Letters Section Editor: Robert M. Golub, MD, Senior Editor.
To the Editor: I believe that the study by Dr Markel and colleagues1 of the 1918-1919 influenza pandemic and the effectiveness of nonpharmaceutical interventions has a serious problem in its data that calls its conclusions into question. The authors assert that, of 43 cities in the study, New York City intervened the earliest, on September 18, 1918, at “−11” (11 days before excess deaths doubled the baseline), 6 days earlier than the second earliest city. Because New York City had a relatively benign experience, this assertion contributes to the conclusion that nonpharmaceutical interventions were effective.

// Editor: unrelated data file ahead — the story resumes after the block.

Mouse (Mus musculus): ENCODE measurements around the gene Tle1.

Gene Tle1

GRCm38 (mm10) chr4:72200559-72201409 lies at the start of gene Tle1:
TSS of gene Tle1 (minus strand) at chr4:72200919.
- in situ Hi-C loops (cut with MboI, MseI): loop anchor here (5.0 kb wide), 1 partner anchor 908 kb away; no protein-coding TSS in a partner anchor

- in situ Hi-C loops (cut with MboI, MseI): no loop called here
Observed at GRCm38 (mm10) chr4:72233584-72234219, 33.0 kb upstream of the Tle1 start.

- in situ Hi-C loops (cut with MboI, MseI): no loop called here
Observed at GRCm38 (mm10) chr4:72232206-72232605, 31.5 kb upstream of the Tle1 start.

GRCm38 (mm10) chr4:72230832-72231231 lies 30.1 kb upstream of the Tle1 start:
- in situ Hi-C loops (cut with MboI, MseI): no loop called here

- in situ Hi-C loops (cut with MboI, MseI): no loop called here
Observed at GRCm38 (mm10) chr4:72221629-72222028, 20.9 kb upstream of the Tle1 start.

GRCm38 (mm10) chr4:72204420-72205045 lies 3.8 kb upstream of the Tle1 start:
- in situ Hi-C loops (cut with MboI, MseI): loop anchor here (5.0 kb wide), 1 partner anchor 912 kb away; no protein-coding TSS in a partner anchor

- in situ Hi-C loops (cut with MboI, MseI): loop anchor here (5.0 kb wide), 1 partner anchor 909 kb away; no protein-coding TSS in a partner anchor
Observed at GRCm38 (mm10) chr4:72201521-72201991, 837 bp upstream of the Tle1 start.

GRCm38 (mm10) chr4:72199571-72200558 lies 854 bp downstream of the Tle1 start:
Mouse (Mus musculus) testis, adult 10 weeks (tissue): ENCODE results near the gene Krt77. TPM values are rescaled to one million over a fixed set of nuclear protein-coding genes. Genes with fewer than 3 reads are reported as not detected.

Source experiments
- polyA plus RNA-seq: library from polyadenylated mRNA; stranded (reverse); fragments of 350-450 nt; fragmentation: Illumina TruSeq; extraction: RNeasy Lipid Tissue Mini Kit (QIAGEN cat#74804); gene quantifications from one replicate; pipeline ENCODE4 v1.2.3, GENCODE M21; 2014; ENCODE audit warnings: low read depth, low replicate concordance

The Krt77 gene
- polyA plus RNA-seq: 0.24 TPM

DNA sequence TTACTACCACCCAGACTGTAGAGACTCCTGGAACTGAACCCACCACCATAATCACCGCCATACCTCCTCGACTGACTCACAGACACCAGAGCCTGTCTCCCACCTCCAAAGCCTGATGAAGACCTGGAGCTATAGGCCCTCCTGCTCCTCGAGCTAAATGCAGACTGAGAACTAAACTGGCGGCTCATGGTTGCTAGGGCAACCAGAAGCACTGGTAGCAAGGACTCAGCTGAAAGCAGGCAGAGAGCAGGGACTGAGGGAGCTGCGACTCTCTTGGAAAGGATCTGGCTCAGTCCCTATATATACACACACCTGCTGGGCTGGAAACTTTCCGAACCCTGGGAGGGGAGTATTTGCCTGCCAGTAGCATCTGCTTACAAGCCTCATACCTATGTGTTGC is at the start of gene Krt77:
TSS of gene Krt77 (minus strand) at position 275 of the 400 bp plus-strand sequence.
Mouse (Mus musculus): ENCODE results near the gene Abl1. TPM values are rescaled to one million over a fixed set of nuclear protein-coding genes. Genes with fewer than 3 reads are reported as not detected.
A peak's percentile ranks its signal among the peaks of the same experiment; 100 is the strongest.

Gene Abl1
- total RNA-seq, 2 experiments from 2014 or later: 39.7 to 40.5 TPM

Barry JM. Nonpharmaceutical Interventions Implemented During the 1918-1919 Influenza Pandemic. JAMA. 2007;298(19):2260–2261. doi:10.1001/jama.298.19.2260-b
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